b.) DNA replication is a four steps process that involves the creation of matchinggenetic materialspirals from a single double-stranded chromosomeparticle. The first step represents the replication fork formation, where the DNA four bases form pair between the two strands. The DNA helices then interrupt the hydrogen attachment between vilecouples to distinct the components into a Y-shaped, called the duplicationsplit. The second step is where the replication begins. It starts from a primer building where the enzyme DNA primase generates the primers. When the primer is generated, it binds to the 3' end of the components separated in the first step. From there, the process proceeds to DNA replication elongation, which is step three. This is a process to create a new strand through the help of the DNA polymerases enzyme. It is the main enzyme responsible for creating new strands, while the other enzymes are accountable for the inspectionof errors and restoration processes. Thegene polymerases enzyme then binds to the components at the site of the primer and start adding fresh base pairs complementary to the component during the real replication. The cover component is formed and starts replication through binding with multiple primers. Termination is the fourth and last step of the DNA replication process. It takes place after both unremitting and intermittentcomponents are completely shaped. The exonuclease enzyme then eliminates all ribonucleic acid primers from the uniquecomponents. Next, the removed primers are substituted with suitablecenters.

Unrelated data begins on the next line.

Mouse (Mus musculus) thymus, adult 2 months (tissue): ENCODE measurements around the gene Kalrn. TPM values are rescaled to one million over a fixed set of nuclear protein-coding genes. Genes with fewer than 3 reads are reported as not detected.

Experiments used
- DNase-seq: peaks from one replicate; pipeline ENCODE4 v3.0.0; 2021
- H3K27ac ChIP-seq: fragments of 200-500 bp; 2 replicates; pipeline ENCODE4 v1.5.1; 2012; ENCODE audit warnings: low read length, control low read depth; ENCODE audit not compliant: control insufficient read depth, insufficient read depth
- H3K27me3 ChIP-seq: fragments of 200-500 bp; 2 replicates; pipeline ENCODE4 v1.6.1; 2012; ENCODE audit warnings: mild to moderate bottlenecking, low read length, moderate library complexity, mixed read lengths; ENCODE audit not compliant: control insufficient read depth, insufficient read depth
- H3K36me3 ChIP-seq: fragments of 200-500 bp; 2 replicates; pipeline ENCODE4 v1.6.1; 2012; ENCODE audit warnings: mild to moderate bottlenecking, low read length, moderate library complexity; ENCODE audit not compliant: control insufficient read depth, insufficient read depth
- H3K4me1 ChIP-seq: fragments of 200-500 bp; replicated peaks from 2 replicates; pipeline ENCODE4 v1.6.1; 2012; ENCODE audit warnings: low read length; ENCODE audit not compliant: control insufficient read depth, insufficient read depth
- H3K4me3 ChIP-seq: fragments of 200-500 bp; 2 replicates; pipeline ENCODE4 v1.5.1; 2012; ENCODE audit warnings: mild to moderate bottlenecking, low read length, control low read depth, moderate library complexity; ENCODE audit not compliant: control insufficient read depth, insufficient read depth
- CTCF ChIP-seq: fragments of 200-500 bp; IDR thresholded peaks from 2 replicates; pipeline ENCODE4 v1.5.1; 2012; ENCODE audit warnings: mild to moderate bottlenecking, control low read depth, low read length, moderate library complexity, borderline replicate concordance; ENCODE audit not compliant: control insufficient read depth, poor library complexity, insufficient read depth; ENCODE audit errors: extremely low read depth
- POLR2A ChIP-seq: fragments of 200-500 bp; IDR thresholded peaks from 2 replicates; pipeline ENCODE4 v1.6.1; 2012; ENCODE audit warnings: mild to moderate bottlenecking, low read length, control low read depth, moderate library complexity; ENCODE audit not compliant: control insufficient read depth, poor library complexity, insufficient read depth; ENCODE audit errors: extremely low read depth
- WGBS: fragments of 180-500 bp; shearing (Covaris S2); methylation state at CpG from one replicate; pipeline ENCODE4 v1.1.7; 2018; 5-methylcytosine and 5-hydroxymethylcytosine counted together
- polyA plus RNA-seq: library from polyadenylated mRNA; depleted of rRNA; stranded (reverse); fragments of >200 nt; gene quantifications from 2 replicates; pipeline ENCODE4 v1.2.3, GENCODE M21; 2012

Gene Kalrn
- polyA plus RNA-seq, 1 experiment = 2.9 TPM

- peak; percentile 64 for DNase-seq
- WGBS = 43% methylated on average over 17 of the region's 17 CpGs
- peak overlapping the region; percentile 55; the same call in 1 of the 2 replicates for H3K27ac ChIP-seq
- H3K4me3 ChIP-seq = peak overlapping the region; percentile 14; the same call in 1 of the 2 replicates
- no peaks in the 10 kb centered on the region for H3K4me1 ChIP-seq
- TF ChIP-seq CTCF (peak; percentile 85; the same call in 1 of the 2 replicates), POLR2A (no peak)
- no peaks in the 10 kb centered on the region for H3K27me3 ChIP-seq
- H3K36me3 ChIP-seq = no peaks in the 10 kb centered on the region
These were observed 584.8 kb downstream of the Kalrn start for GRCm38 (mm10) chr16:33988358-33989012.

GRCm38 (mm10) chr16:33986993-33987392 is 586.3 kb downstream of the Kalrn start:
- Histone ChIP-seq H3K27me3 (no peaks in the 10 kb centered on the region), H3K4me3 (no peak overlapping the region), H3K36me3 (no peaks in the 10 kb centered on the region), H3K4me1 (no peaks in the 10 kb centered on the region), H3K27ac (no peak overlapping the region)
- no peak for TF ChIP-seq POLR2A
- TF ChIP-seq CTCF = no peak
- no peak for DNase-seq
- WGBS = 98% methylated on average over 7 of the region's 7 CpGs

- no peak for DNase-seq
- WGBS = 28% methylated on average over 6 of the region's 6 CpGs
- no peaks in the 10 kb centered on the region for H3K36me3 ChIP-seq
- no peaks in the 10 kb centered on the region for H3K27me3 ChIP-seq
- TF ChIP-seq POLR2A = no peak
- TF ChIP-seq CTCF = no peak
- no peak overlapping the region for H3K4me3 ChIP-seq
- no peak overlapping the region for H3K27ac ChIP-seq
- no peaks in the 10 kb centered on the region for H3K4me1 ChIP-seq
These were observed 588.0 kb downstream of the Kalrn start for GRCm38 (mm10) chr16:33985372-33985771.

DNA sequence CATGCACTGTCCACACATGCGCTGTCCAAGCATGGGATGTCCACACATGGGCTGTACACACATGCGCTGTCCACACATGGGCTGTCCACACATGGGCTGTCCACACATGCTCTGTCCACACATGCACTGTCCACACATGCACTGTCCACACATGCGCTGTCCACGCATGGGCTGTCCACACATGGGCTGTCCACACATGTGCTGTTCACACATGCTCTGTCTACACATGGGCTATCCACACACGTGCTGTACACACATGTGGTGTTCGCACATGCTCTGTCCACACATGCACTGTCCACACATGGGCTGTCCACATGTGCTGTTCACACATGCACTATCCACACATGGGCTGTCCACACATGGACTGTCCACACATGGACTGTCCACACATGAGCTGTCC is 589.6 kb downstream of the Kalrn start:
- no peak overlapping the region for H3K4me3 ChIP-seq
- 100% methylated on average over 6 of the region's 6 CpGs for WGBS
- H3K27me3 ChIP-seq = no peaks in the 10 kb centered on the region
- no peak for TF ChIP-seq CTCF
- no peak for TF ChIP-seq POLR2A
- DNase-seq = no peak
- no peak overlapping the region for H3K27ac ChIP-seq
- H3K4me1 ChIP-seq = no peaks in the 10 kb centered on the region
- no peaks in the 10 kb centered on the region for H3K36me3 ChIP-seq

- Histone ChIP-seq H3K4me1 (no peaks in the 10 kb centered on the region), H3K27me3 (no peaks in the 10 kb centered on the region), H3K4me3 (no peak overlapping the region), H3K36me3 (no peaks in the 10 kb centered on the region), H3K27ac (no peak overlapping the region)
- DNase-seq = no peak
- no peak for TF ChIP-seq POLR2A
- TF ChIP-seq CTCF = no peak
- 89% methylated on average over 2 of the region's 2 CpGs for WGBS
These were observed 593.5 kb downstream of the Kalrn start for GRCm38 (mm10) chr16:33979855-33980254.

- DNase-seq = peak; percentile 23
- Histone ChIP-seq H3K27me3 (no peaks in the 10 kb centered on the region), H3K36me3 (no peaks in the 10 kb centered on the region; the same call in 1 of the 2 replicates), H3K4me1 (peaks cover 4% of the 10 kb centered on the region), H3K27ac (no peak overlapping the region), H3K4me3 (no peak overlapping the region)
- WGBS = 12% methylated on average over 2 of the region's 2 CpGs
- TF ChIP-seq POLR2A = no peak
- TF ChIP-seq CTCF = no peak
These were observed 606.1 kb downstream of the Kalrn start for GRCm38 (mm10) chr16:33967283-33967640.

1. Facilitated diffusion refers to a molecule's movement from the point of high concentration to the point of lower concentration with the assistance of a protein channel. On the other hand, active transport is the movement of molecules from points of low concentration to points of higher concentration. Simple diffusion is similar to facilitated diffusion. However, the substances with polar molecules in simple diffusion cannot fit between the phospholipids.
  2. Ribosomes are involved actively in the protein synthesis and translation of mRNAs. Lissome is mainly involved in intracellular digestion. Nucleus, on the other hand, is mainly involved in the direct synthesis of proteins and ribosome.

Reference for Glutathione in Prokaryotes

BeMiller, J. N. (2018). Carbohydrate chemistry for food scientists. Elsevier.

Cockburn, D. W., Orlovsky, N. I., Foley, M. H., Kwiatkowski, K. J., Bahr, C. M., Maynard, M., ... & Koropatkin, N. M. (2015). Molecular details of a starch utilization pathway in the human gut symbiont E ubacterium rectale. Molecular microbiology95(2), 209-230.

Cohen, B. J., & Hull, K. L. (2020). Memmler's Structure & Function of the Human Body. Jones & Bartlett Learning.

Heidari, S., Hemmateenejad, B., Yousefinejad, S., & Moosavi-Movahedi, A. A. (2018). Excitation-emission matrix fluorescence spectroscopy combined with three-way chemometrics analysis to follow denatured states of secondary structure of bovine serum albumin. Journal of Luminescence203, 90-99.

Lee, J. M., Lee, H., Kang, S., & Park, W. J. (2016). Fatty acid desaturases, polyunsaturated fatty acid regulation, and biotechnological advances. Nutrients8(1), 23.

Newton, G. L., & Fahey, R. C. (2017). Glutathione in prokaryotes. In Glutathione (1990) (pp. 69-78). CRC Press.

Zhang, J., Li, J., Zhu, Y., Miao, Z., & Tian, Y. (2020). Forced running exercise mitigates radiation-induced cognitive deficits via regulated DNA hydroxymethylation. Epigenomics12(5), 385-396.